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AP Photo/Vahid Salemi, File

The appointment of Cleric Ebrahim Raisi as head of the Iranian judiciary on Thursday was met with wide-ranging international condemnation. Statements from groups such as Amnesty International have highlighted Raisi’s record as one of the most brutal figures in the modern history of Iranian jurisprudence, owing especially to his leading role in the massacre of 30,000 political prisoners in the summer of 1988.


The National Council of Resistance of Iran echoed this criticism. It has sought over the years to bring broader international attention to the massacre. This is to be expected, since the NCRI’s main constituent group, the People’s Mojahedin Organization of Iran (MEK/PMOI), was the main target of the bloodbath which sought to wipe out organized opposition to the theocratic system.

Raisi’s ascendance to the head of the judiciary is just the latest example in a trend that the NCRI has also repeatedly sought to highlight. Tehran’s worst perpetrators of human rights abuse have frequently been rewarded for their crimes with promotions to more influential positions, while facing no genuine consequences on the world stage.

There is another aspect to this trend that the NCRI emphasized in its statement on the Raisi appointment. By elevating the hardline judge and former presidential candidate, Supreme Leader Ali Khamenei “proves once again that as the head of the crisis-stricken theocratic regime, he finds no solution other than a hard turn towards further repression,” the NCRI stated.

The crisis in question is twofold: widespread domestic unrest, the effects of which have been amplified by rising levels of international isolation for the Iranian regime. The domestic unrest began in earnest in the final days of 2017, and by mid-January 2018, public protests had spread to well over 150 cities and towns. Participants chanted slogans like “death to the dictator,” leaving no doubt about the popular demand for regime change.


Against the backdrop of that unrest, Khamenei was forced to acknowledge that the demonstrations’ spread had been driven in large part by the MEK, a break from prior portrayals of the Iranian Resistance as marginal and lacking in social influence. President Hassan Rouhani personally called French President Emmanuel Macron to demand that he limit the activities of the NCRI in France. Macron refused.

Raisi’s promotion also speaks to the foolishness of the stubborn adherence in some circles to the myth of moderation, wherein Rouhani’s 2013 election as president of the Islamic Republic was greeted as a victory. But by the time that Donald Trump took office as Rouhani’s counterpart in Washington, it had become clear that the promised moderation was not forthcoming. Repressive policies included expanding the separation of women and men in public, banning additional media outlets and online services, and enhanced deployment of morality police to confront everyday Iranians over alleged violations of Islamic law.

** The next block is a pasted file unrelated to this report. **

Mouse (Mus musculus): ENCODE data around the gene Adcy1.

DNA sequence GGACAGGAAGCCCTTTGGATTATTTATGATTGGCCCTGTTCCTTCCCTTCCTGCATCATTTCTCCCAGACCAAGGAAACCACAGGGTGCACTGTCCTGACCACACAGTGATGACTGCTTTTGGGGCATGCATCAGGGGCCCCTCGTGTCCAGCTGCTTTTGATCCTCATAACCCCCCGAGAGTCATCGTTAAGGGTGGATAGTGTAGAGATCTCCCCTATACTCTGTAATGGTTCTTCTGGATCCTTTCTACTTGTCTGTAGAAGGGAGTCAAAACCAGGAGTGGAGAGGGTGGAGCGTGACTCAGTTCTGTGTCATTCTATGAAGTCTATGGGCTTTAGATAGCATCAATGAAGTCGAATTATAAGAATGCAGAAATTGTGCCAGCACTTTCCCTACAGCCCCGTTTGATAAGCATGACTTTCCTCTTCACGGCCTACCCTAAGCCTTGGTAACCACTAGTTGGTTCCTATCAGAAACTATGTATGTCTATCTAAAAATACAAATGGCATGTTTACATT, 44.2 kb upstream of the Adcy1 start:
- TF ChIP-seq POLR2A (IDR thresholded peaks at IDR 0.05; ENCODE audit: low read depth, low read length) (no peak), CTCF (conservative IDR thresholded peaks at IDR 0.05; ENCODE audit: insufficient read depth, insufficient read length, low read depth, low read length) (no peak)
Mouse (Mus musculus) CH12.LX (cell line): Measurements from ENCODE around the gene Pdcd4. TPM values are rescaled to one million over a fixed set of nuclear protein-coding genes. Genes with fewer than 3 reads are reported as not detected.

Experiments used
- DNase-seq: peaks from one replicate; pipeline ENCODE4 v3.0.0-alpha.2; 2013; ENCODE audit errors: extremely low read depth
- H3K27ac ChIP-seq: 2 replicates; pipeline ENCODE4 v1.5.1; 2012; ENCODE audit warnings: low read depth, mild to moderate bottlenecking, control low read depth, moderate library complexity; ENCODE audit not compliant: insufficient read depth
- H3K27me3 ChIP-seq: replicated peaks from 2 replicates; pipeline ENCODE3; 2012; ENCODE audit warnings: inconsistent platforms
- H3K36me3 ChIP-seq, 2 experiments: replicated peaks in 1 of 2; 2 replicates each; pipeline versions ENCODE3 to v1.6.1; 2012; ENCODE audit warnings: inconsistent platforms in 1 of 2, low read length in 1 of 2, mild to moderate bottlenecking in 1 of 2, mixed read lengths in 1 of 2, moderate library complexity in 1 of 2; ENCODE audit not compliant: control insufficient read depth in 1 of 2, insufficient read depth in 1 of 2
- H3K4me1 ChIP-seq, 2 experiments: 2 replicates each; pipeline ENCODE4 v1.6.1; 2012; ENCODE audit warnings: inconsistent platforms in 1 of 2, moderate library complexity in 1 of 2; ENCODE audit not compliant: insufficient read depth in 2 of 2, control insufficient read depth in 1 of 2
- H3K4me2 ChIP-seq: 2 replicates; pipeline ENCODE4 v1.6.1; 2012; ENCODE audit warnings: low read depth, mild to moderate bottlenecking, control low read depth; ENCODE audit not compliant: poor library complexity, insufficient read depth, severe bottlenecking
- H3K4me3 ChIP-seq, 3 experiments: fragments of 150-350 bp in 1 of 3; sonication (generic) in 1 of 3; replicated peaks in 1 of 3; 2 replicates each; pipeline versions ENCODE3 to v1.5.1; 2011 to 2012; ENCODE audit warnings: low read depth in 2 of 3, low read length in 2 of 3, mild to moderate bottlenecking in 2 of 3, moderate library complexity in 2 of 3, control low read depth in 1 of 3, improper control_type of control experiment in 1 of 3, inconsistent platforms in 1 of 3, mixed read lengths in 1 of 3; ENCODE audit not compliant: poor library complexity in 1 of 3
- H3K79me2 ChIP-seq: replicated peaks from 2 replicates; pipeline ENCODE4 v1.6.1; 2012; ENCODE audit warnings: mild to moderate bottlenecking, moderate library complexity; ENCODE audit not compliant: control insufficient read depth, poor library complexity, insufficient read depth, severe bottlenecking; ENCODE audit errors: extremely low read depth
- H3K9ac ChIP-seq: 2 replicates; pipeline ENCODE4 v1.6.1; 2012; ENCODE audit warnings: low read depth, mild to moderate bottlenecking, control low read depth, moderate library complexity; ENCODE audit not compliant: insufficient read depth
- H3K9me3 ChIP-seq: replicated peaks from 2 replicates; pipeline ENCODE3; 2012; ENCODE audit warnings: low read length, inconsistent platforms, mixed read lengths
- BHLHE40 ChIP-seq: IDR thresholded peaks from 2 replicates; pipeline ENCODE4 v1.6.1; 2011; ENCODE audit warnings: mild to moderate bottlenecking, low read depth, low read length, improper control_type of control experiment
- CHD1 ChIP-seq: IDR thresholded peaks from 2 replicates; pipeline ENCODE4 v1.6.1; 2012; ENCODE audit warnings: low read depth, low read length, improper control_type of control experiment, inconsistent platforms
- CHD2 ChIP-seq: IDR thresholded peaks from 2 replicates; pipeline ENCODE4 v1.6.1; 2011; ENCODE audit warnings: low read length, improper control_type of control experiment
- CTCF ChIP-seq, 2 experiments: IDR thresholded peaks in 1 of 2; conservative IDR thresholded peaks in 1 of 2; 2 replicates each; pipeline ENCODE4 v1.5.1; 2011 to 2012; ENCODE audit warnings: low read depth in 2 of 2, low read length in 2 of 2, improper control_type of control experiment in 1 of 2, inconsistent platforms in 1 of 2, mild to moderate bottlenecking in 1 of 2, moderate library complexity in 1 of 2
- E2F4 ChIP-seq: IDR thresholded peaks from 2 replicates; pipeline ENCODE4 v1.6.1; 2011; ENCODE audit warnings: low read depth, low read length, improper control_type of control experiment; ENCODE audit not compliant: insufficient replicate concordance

Notwithstanding Tehran’s supposed compliance with the 2015 Iran nuclear deal, its foreign policy continued to be characterized by belligerence toward the West, ballistic missile tests, a military buildup, and provocative maneuvers in the presence of Western vessels as they transited the Persian Gulf. Not to mention successive terrorist plots on European and US soil.


All of this speaks to an overarching impulse to avoid moderation at all costs. But despite launching a harsh crackdown, the ruling regime has been unable to crush the rising tide of unrest. Protests, strikes, demonstrations and clashes continue to erupt in villages, towns and cities.

In this sense, the appointment of Raisi as the new judiciary chief is just the latest in a series of efforts to reassert a national identity that is under threat of overthrow at the hands of a resentful and overwhelmingly pro-democratic population.

The regime may see “no other solution than a hard turn towards further repression,” but ultimately, that is no solution. The Iranian people have continued to demonstrate in favor of dramatic reform and outright regime change even in the wake of thousands of protesters being arrested, and dozens killed.

The resilience of Iran’s activist community was on display here in Washington this week, as thousands of Iranian-Americans marched in support of the NCRI and its 10-point Plan for an Iran that is free, democratic, and nonnuclear. They sought to bring the message of Iran’s people to Washington. Simply put, they have had enough.  They are strong.  They are capable.  And they’re determined to succeed in overthrowing this evil and illegitimate regime.  They deserve moral and political support from the democratic nations of the world.


Ken Blackwell is the former United States Ambassador to the United Nations Human Rights.

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